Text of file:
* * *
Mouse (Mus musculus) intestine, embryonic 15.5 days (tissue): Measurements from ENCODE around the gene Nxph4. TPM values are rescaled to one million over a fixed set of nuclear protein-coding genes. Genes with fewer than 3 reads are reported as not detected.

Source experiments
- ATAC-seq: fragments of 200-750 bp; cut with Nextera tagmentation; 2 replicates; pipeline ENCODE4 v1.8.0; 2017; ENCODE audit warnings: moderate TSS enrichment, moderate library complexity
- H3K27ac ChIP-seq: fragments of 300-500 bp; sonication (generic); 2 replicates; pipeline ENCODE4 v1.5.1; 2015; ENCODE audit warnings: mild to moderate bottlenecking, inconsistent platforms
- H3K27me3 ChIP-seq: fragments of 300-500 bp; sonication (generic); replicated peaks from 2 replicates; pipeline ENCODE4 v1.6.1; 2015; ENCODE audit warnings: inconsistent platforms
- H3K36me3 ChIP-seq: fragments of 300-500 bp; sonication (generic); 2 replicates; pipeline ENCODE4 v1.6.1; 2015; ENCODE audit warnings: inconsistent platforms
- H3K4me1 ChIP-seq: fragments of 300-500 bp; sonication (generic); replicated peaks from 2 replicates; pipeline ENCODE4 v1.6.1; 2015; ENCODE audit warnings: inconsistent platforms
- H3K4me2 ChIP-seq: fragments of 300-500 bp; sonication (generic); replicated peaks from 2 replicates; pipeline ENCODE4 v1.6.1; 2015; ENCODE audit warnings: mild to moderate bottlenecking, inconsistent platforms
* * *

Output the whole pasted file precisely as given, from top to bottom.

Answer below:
Mouse (Mus musculus) intestine, embryonic 15.5 days (tissue): Measurements from ENCODE around the gene Nxph4. TPM values are rescaled to one million over a fixed set of nuclear protein-coding genes. Genes with fewer than 3 reads are reported as not detected.

Source experiments
- ATAC-seq: fragments of 200-750 bp; cut with Nextera tagmentation; 2 replicates; pipeline ENCODE4 v1.8.0; 2017; ENCODE audit warnings: moderate TSS enrichment, moderate library complexity
- H3K27ac ChIP-seq: fragments of 300-500 bp; sonication (generic); 2 replicates; pipeline ENCODE4 v1.5.1; 2015; ENCODE audit warnings: mild to moderate bottlenecking, inconsistent platforms
- H3K27me3 ChIP-seq: fragments of 300-500 bp; sonication (generic); replicated peaks from 2 replicates; pipeline ENCODE4 v1.6.1; 2015; ENCODE audit warnings: inconsistent platforms
- H3K36me3 ChIP-seq: fragments of 300-500 bp; sonication (generic); 2 replicates; pipeline ENCODE4 v1.6.1; 2015; ENCODE audit warnings: inconsistent platforms
- H3K4me1 ChIP-seq: fragments of 300-500 bp; sonication (generic); replicated peaks from 2 replicates; pipeline ENCODE4 v1.6.1; 2015; ENCODE audit warnings: inconsistent platforms
- H3K4me2 ChIP-seq: fragments of 300-500 bp; sonication (generic); replicated peaks from 2 replicates; pipeline ENCODE4 v1.6.1; 2015; ENCODE audit warnings: mild to moderate bottlenecking, inconsistent platforms